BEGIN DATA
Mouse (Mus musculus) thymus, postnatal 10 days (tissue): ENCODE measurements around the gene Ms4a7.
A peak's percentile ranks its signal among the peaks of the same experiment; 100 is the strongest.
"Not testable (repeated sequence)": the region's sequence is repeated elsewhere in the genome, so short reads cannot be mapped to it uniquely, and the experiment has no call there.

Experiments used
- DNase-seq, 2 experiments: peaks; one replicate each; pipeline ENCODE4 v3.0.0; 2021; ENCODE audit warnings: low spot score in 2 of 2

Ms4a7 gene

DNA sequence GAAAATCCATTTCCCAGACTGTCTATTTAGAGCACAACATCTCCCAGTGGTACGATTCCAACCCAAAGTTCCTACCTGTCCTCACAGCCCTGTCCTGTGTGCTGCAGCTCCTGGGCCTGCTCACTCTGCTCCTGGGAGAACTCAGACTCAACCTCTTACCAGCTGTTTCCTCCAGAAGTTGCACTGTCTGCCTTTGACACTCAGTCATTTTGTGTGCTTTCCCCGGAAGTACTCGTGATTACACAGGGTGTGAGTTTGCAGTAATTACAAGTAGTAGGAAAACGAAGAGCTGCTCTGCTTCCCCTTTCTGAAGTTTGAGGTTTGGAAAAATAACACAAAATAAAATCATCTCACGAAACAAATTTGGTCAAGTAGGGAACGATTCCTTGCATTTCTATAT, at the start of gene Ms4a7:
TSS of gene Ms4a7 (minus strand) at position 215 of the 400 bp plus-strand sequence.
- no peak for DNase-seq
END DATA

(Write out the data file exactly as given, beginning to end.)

Mouse (Mus musculus) thymus, postnatal 10 days (tissue): ENCODE measurements around the gene Ms4a7.
A peak's percentile ranks its signal among the peaks of the same experiment; 100 is the strongest.
"Not testable (repeated sequence)": the region's sequence is repeated elsewhere in the genome, so short reads cannot be mapped to it uniquely, and the experiment has no call there.

Experiments used
- DNase-seq, 2 experiments: peaks; one replicate each; pipeline ENCODE4 v3.0.0; 2021; ENCODE audit warnings: low spot score in 2 of 2

Ms4a7 gene

DNA sequence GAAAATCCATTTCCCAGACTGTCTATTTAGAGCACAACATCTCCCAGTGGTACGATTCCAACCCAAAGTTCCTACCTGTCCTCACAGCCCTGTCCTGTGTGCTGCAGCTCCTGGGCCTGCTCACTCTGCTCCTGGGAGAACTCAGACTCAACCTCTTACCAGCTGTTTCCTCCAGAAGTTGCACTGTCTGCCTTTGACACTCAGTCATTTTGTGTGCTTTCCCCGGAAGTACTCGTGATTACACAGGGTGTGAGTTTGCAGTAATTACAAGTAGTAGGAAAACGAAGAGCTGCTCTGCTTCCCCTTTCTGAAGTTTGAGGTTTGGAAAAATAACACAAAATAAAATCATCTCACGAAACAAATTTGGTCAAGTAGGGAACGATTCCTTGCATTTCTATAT, at the start of gene Ms4a7:
TSS of gene Ms4a7 (minus strand) at position 215 of the 400 bp plus-strand sequence.
- no peak for DNase-seq